However, in 1977, during an exploratory dive to the Galapagos Rift in the deep-sea exploration submersible Alvin, scientists discovered colonies of giant tube worms, clams, crustaceans, mussels, and other assorted creatures clustered around undersea volcanic features known as black smokers. These creatures thrive despite having no access to sunlight, and it was soon discovered that they comprise an entirely independent food chain. Instead of plants, the basis for this food chain was a form of bacterium that derived its energy from oxidization of reactive chemicals, such as hydrogen or hydrogen sulfide, that bubbled up from the Earth's interior. This chemosynthesis revolutionized the study of biology by revealing that life need not be sun-dependent; it only requires water and an energy gradient in order to exist. It opened up a new avenue in astrobiology by massively expanding the number of possible extraterrestrial habitats.
While the tube worms and other multicellular eukaryotic organisms around these hydrothermal vents respire oxygen and thus are indirectly dependent on photosynthesis, anaerobic chemosynthetic bacteria and archaea that inhabit these ecosystems provide a possible model for life in Europa's ocean. The energy provided by tidal flexing drives active geological processes within Europa's interior, just as they do to a far more obvious degree on its sister moon Io. While Europa, like the Earth, may possess an internal energy source from radioactive decay, the energy generated by tidal flexing would be several orders of magnitude greater than any radiological source. However, such an energy source could never support an ecosystem as large and diverse as the photosynthesis-based ecosystem on Earth's surface. Life on Europa could exist clustered around hydrothermal vents on the ocean floor, or below the ocean floor, where endoliths are known to inhabit on Earth. Alternatively, it could exist clinging to the lower surface of the moon's ice layer, much like algae and bacteria in Earth's polar regions, or float freely in Europa's ocean. However, if Europa's ocean were too cold, biological processes similar to those known on Earth could not take place. Similarly, if it were too salty, only extreme halophiles could survive in its environment. In September 2009, planetary scientist Richard Greenberg calculated that cosmic rays impacting on Europa's surface convert some water ice into free oxygen (O2) which could then be absorbed into the ocean below as water wells up to fill cracks. Via this process, Greenberg estimates that Europa's ocean could eventually achieve an oxygen concentration greater than that of Earth's oceans within just a few million years. This would enable Europa to support not merely anaerobic microbial life but potentially larger, aerobic organisms such as fish.We’ve spent quite a bit of time and effort trying to understand if Mars was once a habitable environment. Europa today, probably, is a habitable environment. We need to confirm this … but Europa, potentially, has all the ingredients for life … and not just four billion years ago … but today.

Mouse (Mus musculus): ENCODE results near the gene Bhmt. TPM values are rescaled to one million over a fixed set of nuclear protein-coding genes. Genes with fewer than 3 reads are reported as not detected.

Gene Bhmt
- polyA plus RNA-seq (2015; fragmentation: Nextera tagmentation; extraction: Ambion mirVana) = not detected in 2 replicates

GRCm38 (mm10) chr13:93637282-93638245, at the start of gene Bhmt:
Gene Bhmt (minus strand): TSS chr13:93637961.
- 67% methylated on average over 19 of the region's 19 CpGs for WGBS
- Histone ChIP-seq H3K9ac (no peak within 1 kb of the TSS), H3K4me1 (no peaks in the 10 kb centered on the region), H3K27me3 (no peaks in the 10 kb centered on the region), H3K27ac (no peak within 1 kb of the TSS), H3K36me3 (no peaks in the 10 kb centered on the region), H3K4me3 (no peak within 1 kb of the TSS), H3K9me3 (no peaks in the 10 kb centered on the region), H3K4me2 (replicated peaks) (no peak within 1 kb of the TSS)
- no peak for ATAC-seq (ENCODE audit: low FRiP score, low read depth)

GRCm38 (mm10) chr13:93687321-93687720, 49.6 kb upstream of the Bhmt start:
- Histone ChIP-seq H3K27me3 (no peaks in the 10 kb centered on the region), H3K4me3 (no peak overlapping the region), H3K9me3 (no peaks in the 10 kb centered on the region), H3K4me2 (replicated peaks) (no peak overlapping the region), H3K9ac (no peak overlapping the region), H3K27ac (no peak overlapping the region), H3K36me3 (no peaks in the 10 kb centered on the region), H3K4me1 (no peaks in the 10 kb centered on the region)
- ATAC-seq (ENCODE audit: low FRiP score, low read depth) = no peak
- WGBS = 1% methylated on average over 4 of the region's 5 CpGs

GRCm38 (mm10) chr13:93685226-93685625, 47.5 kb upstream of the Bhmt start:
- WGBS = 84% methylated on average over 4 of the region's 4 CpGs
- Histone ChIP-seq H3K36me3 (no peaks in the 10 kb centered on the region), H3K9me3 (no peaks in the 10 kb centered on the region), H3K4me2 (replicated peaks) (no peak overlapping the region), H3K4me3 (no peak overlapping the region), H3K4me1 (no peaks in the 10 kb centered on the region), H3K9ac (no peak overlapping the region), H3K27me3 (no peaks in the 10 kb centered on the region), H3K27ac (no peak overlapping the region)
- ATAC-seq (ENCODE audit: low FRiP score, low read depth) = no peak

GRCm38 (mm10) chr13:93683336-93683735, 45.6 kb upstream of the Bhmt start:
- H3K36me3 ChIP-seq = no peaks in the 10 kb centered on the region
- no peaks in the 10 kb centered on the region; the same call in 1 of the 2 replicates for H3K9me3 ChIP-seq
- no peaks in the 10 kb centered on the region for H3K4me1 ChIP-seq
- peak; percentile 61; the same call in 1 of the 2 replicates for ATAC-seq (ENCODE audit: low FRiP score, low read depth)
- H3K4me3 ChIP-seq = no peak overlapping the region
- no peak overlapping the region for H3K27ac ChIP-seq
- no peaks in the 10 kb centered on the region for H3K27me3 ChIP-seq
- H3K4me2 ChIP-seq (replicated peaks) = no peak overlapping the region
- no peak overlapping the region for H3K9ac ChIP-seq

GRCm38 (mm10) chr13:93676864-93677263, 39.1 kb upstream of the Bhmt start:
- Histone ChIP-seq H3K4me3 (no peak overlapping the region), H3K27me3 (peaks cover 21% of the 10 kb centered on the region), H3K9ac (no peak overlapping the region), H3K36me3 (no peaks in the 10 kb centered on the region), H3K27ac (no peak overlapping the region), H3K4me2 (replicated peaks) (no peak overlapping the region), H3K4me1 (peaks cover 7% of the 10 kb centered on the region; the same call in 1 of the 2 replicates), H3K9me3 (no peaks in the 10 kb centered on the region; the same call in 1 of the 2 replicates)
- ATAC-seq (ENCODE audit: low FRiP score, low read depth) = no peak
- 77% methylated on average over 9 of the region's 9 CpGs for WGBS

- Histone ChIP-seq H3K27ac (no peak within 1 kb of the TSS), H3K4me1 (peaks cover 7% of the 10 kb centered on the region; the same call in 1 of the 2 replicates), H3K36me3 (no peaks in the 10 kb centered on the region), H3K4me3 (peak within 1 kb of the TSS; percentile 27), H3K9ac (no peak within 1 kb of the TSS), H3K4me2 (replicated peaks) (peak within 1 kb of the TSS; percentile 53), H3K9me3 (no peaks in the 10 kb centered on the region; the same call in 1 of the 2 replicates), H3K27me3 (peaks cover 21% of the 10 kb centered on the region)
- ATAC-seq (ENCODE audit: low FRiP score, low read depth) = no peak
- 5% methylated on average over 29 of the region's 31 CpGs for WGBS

Most human knowledge of Europa has been derived from a series of flybys beginning in the 1970s. The sister crafts Pioneer 10 and Pioneer 11 were the first to visit Jupiter, in 1973 and 1974, respectively; the first photos of Jupiter's largest moons produced by the Pioneers were fuzzy and dim compared to later missions.
The two Voyager probes traveled through the Jovian system in 1979 providing more detailed images of Europa's icy surface. The images caused many scientists to speculate about the possibility of a liquid ocean underneath.
Starting in 1995, Galileo began a Jupiter orbiting mission that lasted for eight years, until 2003, and provided the most detailed examination of the Galilean moons to date. It included, Galileo Europa Mission and Galileo Millennium Mission, with numerous close flybys of Europa.